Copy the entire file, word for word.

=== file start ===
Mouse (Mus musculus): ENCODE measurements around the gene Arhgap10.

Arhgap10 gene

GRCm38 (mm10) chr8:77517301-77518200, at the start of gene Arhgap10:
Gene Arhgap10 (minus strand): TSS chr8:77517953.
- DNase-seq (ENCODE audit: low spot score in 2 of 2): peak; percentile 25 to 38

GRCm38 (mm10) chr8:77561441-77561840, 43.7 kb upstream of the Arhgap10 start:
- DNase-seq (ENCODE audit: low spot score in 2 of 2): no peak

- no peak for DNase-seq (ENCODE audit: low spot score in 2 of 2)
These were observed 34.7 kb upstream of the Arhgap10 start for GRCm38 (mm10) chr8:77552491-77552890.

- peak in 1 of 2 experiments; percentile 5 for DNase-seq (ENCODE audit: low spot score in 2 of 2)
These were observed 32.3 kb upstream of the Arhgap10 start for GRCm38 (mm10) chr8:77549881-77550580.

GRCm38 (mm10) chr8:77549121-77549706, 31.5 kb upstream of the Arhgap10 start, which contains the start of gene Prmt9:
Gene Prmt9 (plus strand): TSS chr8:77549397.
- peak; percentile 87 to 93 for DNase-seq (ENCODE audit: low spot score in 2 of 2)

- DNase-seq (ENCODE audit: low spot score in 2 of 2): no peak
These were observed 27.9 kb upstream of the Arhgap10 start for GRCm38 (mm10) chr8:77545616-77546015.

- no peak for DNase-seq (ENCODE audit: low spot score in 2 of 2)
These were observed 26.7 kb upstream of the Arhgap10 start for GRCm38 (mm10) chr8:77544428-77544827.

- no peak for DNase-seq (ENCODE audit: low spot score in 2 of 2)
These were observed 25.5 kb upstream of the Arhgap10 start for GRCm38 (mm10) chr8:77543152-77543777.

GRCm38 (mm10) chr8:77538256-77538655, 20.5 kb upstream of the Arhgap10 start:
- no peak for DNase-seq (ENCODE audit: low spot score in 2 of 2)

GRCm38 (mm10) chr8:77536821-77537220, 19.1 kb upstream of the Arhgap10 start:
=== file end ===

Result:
Mouse (Mus musculus): ENCODE measurements around the gene Arhgap10.

Arhgap10 gene

GRCm38 (mm10) chr8:77517301-77518200, at the start of gene Arhgap10:
Gene Arhgap10 (minus strand): TSS chr8:77517953.
- DNase-seq (ENCODE audit: low spot score in 2 of 2): peak; percentile 25 to 38

GRCm38 (mm10) chr8:77561441-77561840, 43.7 kb upstream of the Arhgap10 start:
- DNase-seq (ENCODE audit: low spot score in 2 of 2): no peak

- no peak for DNase-seq (ENCODE audit: low spot score in 2 of 2)
These were observed 34.7 kb upstream of the Arhgap10 start for GRCm38 (mm10) chr8:77552491-77552890.

- peak in 1 of 2 experiments; percentile 5 for DNase-seq (ENCODE audit: low spot score in 2 of 2)
These were observed 32.3 kb upstream of the Arhgap10 start for GRCm38 (mm10) chr8:77549881-77550580.

GRCm38 (mm10) chr8:77549121-77549706, 31.5 kb upstream of the Arhgap10 start, which contains the start of gene Prmt9:
Gene Prmt9 (plus strand): TSS chr8:77549397.
- peak; percentile 87 to 93 for DNase-seq (ENCODE audit: low spot score in 2 of 2)

- DNase-seq (ENCODE audit: low spot score in 2 of 2): no peak
These were observed 27.9 kb upstream of the Arhgap10 start for GRCm38 (mm10) chr8:77545616-77546015.

- no peak for DNase-seq (ENCODE audit: low spot score in 2 of 2)
These were observed 26.7 kb upstream of the Arhgap10 start for GRCm38 (mm10) chr8:77544428-77544827.

- no peak for DNase-seq (ENCODE audit: low spot score in 2 of 2)
These were observed 25.5 kb upstream of the Arhgap10 start for GRCm38 (mm10) chr8:77543152-77543777.

GRCm38 (mm10) chr8:77538256-77538655, 20.5 kb upstream of the Arhgap10 start:
- no peak for DNase-seq (ENCODE audit: low spot score in 2 of 2)

GRCm38 (mm10) chr8:77536821-77537220, 19.1 kb upstream of the Arhgap10 start: